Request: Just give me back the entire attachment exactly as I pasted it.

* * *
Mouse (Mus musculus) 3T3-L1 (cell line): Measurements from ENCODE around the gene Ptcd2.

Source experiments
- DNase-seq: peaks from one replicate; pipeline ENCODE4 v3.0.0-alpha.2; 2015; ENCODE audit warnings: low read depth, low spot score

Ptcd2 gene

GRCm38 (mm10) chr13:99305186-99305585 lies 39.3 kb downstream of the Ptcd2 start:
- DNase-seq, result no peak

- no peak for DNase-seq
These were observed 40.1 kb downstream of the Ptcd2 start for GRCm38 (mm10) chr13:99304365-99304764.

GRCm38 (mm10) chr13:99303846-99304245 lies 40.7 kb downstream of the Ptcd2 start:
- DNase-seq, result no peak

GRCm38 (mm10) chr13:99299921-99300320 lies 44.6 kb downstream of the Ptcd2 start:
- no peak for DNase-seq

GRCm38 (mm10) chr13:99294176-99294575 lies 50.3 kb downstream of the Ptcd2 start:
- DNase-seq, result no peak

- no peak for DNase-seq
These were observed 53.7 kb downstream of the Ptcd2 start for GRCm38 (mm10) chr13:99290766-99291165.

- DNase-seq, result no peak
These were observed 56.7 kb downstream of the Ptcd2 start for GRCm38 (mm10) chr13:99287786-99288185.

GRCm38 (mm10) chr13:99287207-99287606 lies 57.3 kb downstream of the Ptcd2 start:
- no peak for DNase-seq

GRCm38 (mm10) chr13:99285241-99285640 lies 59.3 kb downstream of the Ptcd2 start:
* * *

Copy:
Mouse (Mus musculus) 3T3-L1 (cell line): Measurements from ENCODE around the gene Ptcd2.

Source experiments
- DNase-seq: peaks from one replicate; pipeline ENCODE4 v3.0.0-alpha.2; 2015; ENCODE audit warnings: low read depth, low spot score

Ptcd2 gene

GRCm38 (mm10) chr13:99305186-99305585 lies 39.3 kb downstream of the Ptcd2 start:
- DNase-seq, result no peak

- no peak for DNase-seq
These were observed 40.1 kb downstream of the Ptcd2 start for GRCm38 (mm10) chr13:99304365-99304764.

GRCm38 (mm10) chr13:99303846-99304245 lies 40.7 kb downstream of the Ptcd2 start:
- DNase-seq, result no peak

GRCm38 (mm10) chr13:99299921-99300320 lies 44.6 kb downstream of the Ptcd2 start:
- no peak for DNase-seq

GRCm38 (mm10) chr13:99294176-99294575 lies 50.3 kb downstream of the Ptcd2 start:
- DNase-seq, result no peak

- no peak for DNase-seq
These were observed 53.7 kb downstream of the Ptcd2 start for GRCm38 (mm10) chr13:99290766-99291165.

- DNase-seq, result no peak
These were observed 56.7 kb downstream of the Ptcd2 start for GRCm38 (mm10) chr13:99287786-99288185.

GRCm38 (mm10) chr13:99287207-99287606 lies 57.3 kb downstream of the Ptcd2 start:
- no peak for DNase-seq

GRCm38 (mm10) chr13:99285241-99285640 lies 59.3 kb downstream of the Ptcd2 start: